The recovery of overpayments that fall under the flexibilities provision outlined in the Directive on the Terms and Conditions of Employment can be found in the Information Bulletin: Additional Flexibilities with regards to the recovery overpayments, Emergency Salary Advances and priority payments. While the recovery of new overpayments, outlined in the Information Bulletin, will be suspended until further notice, it is important to note that the recovery of overpayments will continue for the following transactions, as they are excluded from the flexible repayment options: 

  • Overpayments of less than 10% of an employee’s gross bi-weekly pay.
  • Periods of leave without pay of five days or less.
  • Overdrawn leave (vacation/sick) upon termination of employment (for reasons other than incapacity, layoff, and death).
  • Cancellation of a leave with income averaging agreement by the employee, where the leave has been taken.
  • Amounts paid on behalf of employees for union dues.
  • Maternity/parental allowance, where the employee has not fulfilled their obligation as set out in their collective agreement or terms and conditions of employment.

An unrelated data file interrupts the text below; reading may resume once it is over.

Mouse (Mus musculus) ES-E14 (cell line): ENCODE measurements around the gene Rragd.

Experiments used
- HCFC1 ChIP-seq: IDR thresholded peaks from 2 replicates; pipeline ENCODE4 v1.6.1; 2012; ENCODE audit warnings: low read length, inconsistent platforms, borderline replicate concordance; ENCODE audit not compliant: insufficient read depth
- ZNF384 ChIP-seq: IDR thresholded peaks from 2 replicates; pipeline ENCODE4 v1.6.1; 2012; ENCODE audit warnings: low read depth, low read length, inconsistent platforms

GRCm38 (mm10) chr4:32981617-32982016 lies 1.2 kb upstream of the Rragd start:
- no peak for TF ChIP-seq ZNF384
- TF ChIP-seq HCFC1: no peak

• Amounts owed to public service health/dental insurance plans, pension contributions, supplementary death benefit or disability/long-term disability following periods of leave without pay.

In addition, the recovery plans will continue for overpayments in the following circumstance:

  • Termination of employment, end-of-term or casual contracts without further extension (from first available funds).

Note: Existing repayment plans will continue, as agreed upon, for employees who already have these plans in place. Employees experiencing financial hardship, who wish to modify a repayment plan, may call the Client Contact Centre at 1-855-686-4729.

Temporary measures for Public Service Health Care Plan (PSHCP) during the COVID-19 situation

Following the original announcement on March 24, 2020, the Government of Canada has implemented additional temporary changes to the PSHCP, effective April 24, 2020. These changes are designed to help PSHCP members and eligible dependents access health care benefits while at the same time minimizing social interaction with health care professionals. The temporary changes outlined in the Public Service Health Care Plan will remain in effect until non-critical business resumes. All other PSHCP provisions and coverage for members and eligible dependents remain the same during the COVID-19 pandemic.
Additional Information for employees

For additional information on the COVID-19 pandemic, Government of Canada employees are encouraged to refer to updates from the Treasury Board of Canada Secretariat’s Office of the Chief Human Resources Officer (OCHRO).